The Observers hold Walter in a suitably creepy small room, and one Observer in particular takes on the task of interrogation. They start with a conversation about music. Music helps Walter focus, but the Observers hate it. I guess they don’t want the humans to be able to think too well? The Observer warns Walter that what he is about to do could basically fry Walter’s brain if Walter doesn’t give up the information the Observers want. As the interrogation progresses, the Observer realizes that Walter’s brain has been partitioned, so he redoubles his efforts, and Walter does not appear to be tolerating it well. The one, maybe two of you who are long time readers of this blog know that torture on TV is one of my pet peeves. It’s just not something I like to see. At all. So this whole episode made me feel kind of squicked. The Observer tells Walter that he has the power to forcibly put the scattered thoughts back together, but it will take more effort than he really cares to expend. The Observer does, however, see an image of Etta as a little girl and figures out that Etta is somehow going to help Walter destroy the Observers. The Observer does not, however, know that Etta is now an adult.

Back at the safe house, Olivia is promptly de-ambered, and while she is a bit disoriented at first, the resulting Bishop family reunion is pretty sweet. Olivia and Peter embrace (before remembering that they’re kind of pissed at each other), and when Olivia sees what Etta has become, she’s just amazed (in a good way). Etta takes her parents (and Astrid) to visit her Resistance friends, hoping that the Resistance can help them rescue Walter. The Resistance is mourning a death of one of their members (who is laid out gruesomely on a table in their safe house), but they’re going to help. The other Resistance members use traffic cameras to track Walter to the building where he is being held. They also identify the device Olivia retrieved. It’s a thought unifier. In other words, it should unscramble the plans that September scrambled in Walter. The team has an idea to use the dead body and some tech that makes living people appear dead to infiltrate the Observer building. There’s a disagreement over the most strategic use of that tech, but they eventually decide to go for it and rescue Walter. Etta uses her position as a Fringe agent to wheel the dead Resistance fighter and a deaded-up Peter into the Observer building.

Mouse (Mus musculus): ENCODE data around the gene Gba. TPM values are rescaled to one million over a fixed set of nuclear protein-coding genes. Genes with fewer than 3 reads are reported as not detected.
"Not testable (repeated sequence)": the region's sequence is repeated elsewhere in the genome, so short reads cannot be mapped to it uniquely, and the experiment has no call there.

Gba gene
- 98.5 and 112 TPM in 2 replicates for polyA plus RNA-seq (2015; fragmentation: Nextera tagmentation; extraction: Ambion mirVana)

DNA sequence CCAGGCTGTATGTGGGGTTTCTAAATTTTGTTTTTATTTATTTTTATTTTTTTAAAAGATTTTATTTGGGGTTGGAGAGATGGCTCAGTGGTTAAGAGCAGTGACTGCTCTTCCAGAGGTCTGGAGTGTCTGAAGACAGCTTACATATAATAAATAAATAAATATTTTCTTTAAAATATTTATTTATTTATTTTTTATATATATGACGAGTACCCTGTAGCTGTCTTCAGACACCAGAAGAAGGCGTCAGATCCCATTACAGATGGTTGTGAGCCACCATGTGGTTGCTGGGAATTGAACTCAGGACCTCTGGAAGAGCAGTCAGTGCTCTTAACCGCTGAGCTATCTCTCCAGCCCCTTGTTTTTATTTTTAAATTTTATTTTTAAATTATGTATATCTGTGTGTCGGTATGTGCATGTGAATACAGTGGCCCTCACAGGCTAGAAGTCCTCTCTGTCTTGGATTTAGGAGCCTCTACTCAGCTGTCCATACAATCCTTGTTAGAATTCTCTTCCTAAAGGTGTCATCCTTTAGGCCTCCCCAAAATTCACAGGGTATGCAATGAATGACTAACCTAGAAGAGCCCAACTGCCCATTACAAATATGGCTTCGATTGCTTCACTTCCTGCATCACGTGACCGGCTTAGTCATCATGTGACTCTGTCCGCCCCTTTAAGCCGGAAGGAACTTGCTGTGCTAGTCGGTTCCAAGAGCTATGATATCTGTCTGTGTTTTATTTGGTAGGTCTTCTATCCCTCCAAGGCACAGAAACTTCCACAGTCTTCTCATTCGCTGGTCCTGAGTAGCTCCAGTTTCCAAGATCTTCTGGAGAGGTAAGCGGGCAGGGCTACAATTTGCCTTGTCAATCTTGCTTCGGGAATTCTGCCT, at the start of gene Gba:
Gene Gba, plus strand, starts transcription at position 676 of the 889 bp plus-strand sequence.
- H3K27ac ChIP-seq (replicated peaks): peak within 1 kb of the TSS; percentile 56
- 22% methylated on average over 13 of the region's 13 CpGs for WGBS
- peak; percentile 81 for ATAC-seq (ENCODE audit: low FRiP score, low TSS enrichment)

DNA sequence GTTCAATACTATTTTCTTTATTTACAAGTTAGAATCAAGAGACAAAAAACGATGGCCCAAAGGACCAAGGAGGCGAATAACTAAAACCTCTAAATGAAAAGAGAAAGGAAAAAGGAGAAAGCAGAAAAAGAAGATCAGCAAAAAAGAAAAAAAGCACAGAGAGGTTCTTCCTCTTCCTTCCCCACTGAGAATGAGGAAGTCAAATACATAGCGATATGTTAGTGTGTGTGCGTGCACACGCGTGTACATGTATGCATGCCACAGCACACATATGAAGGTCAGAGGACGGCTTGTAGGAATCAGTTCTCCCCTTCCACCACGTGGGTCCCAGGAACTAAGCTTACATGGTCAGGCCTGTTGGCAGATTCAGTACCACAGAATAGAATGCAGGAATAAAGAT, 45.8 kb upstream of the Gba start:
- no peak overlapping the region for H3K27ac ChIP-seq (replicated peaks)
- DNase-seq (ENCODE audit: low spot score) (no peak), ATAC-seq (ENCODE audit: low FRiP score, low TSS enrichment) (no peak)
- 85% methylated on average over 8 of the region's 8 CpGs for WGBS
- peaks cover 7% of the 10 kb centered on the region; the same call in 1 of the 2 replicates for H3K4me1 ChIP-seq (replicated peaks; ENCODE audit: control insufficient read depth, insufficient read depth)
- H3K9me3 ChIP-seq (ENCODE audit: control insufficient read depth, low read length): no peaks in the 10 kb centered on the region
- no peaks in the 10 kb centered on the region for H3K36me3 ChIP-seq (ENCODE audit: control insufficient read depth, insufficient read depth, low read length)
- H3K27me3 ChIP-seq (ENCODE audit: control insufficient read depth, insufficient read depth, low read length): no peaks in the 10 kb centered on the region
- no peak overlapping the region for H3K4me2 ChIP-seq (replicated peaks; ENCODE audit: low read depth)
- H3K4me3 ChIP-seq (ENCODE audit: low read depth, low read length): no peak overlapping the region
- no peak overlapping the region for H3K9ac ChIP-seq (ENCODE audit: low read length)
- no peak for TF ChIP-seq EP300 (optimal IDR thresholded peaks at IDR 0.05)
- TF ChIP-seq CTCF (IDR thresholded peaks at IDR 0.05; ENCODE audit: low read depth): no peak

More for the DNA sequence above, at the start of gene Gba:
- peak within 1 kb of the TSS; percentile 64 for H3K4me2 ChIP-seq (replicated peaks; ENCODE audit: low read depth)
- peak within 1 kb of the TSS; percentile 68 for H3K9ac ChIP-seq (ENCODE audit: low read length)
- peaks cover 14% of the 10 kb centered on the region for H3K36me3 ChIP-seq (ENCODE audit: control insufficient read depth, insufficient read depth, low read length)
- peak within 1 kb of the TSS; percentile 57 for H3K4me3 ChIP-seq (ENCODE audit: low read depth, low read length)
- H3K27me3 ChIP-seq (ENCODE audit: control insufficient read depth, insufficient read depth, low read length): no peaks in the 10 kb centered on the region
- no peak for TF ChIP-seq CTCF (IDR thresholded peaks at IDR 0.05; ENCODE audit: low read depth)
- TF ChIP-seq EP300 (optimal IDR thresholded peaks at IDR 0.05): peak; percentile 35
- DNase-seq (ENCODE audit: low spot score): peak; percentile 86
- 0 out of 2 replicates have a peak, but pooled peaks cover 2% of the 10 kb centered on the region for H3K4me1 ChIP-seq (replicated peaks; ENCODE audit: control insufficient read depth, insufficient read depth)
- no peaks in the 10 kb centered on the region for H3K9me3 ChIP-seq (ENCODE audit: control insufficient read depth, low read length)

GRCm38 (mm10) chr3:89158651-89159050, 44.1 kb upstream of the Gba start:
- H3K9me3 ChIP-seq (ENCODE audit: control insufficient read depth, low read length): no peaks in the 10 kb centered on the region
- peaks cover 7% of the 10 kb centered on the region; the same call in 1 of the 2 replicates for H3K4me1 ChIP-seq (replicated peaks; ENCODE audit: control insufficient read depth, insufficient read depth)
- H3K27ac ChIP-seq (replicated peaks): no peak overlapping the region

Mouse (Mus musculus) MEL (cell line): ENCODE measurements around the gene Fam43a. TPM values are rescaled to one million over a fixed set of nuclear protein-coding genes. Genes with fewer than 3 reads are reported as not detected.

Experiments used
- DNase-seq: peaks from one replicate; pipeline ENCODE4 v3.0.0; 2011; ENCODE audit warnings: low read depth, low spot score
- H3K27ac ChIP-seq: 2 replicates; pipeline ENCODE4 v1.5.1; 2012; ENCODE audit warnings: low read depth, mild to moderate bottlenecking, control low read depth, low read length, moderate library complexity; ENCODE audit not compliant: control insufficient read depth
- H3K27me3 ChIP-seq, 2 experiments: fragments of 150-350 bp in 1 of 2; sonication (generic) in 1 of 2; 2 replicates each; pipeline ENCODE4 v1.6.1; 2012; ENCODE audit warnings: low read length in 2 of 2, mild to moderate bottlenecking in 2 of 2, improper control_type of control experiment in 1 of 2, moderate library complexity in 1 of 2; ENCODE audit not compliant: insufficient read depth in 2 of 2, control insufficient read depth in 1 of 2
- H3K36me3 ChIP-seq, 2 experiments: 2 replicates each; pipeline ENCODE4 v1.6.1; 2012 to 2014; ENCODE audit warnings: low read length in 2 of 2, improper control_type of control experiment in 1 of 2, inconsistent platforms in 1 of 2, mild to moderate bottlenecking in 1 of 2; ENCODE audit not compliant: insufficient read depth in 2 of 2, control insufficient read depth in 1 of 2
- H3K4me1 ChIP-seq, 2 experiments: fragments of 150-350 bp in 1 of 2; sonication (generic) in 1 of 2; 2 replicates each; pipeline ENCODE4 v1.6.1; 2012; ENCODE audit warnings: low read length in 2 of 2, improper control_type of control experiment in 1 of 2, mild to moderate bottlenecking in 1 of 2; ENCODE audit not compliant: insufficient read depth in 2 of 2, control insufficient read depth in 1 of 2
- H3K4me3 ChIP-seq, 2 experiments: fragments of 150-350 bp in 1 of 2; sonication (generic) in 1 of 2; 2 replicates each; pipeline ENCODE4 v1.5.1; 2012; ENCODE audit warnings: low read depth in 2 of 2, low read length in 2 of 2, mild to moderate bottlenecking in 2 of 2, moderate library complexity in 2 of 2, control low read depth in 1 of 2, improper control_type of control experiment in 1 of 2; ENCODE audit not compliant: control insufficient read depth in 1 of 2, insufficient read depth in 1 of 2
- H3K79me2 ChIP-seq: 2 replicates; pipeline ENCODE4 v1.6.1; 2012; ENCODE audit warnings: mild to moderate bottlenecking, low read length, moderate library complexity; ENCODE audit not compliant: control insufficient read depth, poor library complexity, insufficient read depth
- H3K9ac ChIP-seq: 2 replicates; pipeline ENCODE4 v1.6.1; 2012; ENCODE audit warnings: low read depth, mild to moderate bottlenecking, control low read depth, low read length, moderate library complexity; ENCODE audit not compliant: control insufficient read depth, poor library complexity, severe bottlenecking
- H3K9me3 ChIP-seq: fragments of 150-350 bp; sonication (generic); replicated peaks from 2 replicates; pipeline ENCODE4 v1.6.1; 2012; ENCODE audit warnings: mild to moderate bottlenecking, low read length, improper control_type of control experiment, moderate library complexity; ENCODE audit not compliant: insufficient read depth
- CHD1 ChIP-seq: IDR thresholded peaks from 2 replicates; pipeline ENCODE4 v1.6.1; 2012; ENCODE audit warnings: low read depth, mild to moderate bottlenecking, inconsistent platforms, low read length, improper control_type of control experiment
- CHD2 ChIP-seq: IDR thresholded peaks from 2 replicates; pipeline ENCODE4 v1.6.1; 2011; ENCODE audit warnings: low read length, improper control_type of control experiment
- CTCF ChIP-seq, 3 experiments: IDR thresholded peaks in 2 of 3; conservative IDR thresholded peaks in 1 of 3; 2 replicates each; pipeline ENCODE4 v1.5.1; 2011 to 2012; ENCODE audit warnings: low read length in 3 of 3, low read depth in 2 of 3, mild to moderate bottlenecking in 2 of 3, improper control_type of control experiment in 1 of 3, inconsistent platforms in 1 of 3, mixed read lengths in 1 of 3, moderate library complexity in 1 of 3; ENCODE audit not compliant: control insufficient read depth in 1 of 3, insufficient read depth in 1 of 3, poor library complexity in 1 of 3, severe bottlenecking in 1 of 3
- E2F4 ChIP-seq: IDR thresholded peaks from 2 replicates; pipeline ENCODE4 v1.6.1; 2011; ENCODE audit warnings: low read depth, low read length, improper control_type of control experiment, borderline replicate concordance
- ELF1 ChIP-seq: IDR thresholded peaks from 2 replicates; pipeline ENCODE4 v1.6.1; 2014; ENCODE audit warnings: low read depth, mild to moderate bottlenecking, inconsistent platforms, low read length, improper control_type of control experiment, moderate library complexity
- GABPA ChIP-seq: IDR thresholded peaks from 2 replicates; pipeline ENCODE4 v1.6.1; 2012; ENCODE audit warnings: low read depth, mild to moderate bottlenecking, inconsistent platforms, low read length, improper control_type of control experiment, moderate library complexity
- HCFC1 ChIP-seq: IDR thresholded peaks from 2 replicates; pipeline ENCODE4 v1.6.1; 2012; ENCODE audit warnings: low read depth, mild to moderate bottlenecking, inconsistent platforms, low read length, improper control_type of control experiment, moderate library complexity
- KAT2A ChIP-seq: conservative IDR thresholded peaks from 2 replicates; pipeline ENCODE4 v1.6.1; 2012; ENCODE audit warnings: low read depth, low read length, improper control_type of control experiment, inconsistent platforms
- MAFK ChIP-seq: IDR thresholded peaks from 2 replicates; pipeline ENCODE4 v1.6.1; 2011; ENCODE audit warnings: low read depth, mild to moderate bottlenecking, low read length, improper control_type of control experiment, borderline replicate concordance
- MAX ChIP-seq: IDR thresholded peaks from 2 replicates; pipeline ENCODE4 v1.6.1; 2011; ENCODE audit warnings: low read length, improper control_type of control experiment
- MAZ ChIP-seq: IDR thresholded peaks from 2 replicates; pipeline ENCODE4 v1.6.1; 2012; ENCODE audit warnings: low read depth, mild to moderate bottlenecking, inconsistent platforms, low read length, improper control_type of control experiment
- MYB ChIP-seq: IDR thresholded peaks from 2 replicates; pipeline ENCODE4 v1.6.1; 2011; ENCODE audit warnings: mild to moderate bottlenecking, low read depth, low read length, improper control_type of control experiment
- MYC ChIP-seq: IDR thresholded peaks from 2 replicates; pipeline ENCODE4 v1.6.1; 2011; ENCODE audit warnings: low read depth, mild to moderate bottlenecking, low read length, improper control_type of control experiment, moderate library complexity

Etta flirts with a soldier friend of hers who is stationed at the building to make her smuggling job a little easier, and the soldier has some very important news. The Observers have found Agent Foster, Etta’s former partner, encased in amber. What has been done with Foster is above his paygrade, though. I love that the writers opened the door for Foster to return, because Henry Ian Cusick is one of my favorite actors. He’s been let go from “Scandal,” so why not! Anyway, with the team all smuggled into the building, they take out a carbon dioxide producing machine (the Observers don’t like how oxygen-rich our atmosphere is) to provide a distraction, and they get Walter out of the building. It’s quite amazing they got Walter out, considering he’s in bad shape. Watching CCTV, the interrogator Observer figures out that Etta is the little girl. Back at the safe house, the team puts the unifier on Walter, but it doesn’t do the job. Walter gets frustrated and storms out of the room. Etta said that the memories of the plan in Walter’s brain were probably destroyed by the Observer. Walter goes outside to take a walk, and he sees that someone has made a decoration out of some old CDs. He takes the one whole CD and sticks it in the stereo of a nearby abandoned car. The music calms him, and it makes me wonder if music will be the key to defeating the Observers. I think that would be fitting.